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I need thy presence every passing hour; Away on the mountains wild and bare, What but thy grace can foil the tempter's Away from the tender Shepherd's care.

power? Who like thyself my guide and stay can be ?

“Lord, thou hast here thy ninety and nine, Through cloud and sunshine, oh, abide with

Are they not enough for thee?" me!

But the Shepherd made answer : “ This of I fear no foe, with thee at hand to bless;

mine Ills have no weight, and tears no bitterness;

Has wandered away from me; Where is Death's sting? where, Grave, thy And although the road be rough and steep, victory?

I go to the desert to find my sheep.” I triumph still, if thou abide with me!

But none of the ransomed ever knew Hold, then, thy cross before my closing eyes, How deep were the waters crossed,


“But none of the ransomed ever knew
How dark was the night the Lord passed through.”

Nor how dark was the night that the Lord

passed through, Ere he found the sheep that was lost; Out in the desert he heard its cry, Sick, and helpless, and ready to die. “Lord, whence are these blood-drops all the

way, That mark out the mountain's track ?" “They were shed for one who had gone as


Ere the Shepherd could bring him back." Shine through the gloom, and point me to “Lord, whence are thy hands so rent and the skies;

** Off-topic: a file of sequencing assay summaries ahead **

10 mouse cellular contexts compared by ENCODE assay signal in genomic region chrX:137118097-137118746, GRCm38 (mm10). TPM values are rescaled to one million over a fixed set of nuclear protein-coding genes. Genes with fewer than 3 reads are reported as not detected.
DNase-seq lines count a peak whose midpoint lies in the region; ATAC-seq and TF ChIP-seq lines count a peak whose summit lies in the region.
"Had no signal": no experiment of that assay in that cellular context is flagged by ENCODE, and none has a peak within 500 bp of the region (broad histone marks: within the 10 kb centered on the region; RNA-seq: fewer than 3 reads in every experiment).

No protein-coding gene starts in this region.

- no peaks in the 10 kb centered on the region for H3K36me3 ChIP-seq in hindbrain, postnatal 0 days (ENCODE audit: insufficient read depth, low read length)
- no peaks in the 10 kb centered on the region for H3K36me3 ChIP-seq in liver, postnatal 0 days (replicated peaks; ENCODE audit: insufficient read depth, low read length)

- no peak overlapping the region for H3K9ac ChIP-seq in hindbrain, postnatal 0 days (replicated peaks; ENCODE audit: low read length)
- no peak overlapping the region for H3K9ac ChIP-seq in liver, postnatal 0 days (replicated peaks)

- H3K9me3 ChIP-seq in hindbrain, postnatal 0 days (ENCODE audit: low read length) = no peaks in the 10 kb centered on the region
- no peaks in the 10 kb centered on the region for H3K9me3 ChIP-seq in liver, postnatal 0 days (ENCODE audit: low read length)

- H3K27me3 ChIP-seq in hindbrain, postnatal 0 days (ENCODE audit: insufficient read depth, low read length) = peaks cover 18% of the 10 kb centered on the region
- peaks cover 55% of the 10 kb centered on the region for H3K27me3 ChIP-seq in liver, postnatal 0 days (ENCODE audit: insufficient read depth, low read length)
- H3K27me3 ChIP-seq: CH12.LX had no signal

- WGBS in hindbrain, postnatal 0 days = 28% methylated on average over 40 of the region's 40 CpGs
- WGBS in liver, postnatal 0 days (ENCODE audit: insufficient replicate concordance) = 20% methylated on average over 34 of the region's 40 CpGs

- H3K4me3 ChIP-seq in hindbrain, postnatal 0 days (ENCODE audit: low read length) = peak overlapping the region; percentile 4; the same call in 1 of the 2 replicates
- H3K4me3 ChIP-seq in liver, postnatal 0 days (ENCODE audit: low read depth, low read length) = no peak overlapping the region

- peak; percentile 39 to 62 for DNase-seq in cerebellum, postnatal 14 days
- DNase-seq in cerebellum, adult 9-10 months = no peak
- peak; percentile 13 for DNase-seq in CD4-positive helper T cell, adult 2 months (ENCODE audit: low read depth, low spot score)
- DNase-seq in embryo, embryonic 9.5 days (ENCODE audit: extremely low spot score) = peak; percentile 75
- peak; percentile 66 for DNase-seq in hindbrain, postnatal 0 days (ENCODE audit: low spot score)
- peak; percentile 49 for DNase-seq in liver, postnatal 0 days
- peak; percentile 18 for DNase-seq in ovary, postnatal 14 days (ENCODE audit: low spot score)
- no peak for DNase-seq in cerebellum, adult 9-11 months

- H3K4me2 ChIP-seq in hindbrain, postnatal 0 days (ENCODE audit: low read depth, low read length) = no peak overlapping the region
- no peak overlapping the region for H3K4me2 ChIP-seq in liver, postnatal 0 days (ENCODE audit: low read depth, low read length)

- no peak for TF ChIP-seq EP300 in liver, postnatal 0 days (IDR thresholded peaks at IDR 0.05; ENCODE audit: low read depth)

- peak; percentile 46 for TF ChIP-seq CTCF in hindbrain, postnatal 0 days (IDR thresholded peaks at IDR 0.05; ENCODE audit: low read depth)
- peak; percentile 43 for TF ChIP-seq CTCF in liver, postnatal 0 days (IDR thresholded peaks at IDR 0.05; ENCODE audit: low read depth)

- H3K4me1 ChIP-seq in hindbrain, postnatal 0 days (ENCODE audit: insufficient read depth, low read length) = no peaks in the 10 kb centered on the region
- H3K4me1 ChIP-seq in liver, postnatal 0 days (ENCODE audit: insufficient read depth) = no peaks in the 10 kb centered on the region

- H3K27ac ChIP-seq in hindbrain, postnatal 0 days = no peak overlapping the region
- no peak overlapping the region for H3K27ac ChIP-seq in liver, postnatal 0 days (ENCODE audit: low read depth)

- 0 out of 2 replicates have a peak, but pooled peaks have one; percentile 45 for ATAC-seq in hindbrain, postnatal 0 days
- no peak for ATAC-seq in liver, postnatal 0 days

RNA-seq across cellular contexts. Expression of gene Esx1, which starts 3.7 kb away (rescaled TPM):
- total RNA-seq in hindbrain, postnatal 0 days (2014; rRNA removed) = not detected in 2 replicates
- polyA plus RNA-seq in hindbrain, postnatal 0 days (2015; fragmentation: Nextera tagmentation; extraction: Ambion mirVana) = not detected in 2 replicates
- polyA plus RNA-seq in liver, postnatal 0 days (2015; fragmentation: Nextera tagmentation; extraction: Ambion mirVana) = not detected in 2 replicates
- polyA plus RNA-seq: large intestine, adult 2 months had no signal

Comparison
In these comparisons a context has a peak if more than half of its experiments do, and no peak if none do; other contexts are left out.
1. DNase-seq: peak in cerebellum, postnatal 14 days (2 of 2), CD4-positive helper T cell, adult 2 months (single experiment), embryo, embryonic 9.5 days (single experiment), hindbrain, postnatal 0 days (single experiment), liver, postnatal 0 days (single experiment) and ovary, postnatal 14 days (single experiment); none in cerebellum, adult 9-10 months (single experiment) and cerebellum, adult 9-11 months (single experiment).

torn ?” Heaven's morning breaks, and Earth’s vain shadows flee,

“ They are pierced to-night by many a

thorn." In Life and death, O Lord, abide with me! HENRY FRANCIS LYTE. But all through the mountains, thunder-riv


And up from the rocky steep,

There rose a cry to the gates of Heaven; UDHERE were ninety and nine that safely “Rejoice! I have found my sheep!" lay

And the angels echoed around the throne: In the shelter of the fold;

“Rejoice, for the Lord brings back his But one was out on the hills away,

own!!! Far off from the gates of gold,


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ITS AIN DRAP O' DEW. NONFIDE ye aye in Providence,

For Providence is kind, An' bear ye a’ life's changes

Wi' a calm an' tranquil mind; Though pressed and hemmed on every side,

Ha'e faith, an' ye'll win through,
For ilka blade o' grass

Keps its ain drap o' dew.
Gin reft frae frinds, or crossed in love,

As whiles nae doubt ye've been,
Grief lies deep-hidden in your heart,

Or tears flow frae your een, Believe it for the best, and trow

There's good in store for you,
For ilka blade o' grass

Keps its ain drap o' dew.
In lang, lang days of simmer,

When the clear and cloudless sky
Refuses ae wee drap orain

To nature, parched and dry,
The genial night, wi' balmy breath,

Gars verdure spring anew,
An' ilka blade o' grass

Keps its ain drap o' dew.
Sae lest 'mid fortune's sunshine

We should feel ower proud an' hie,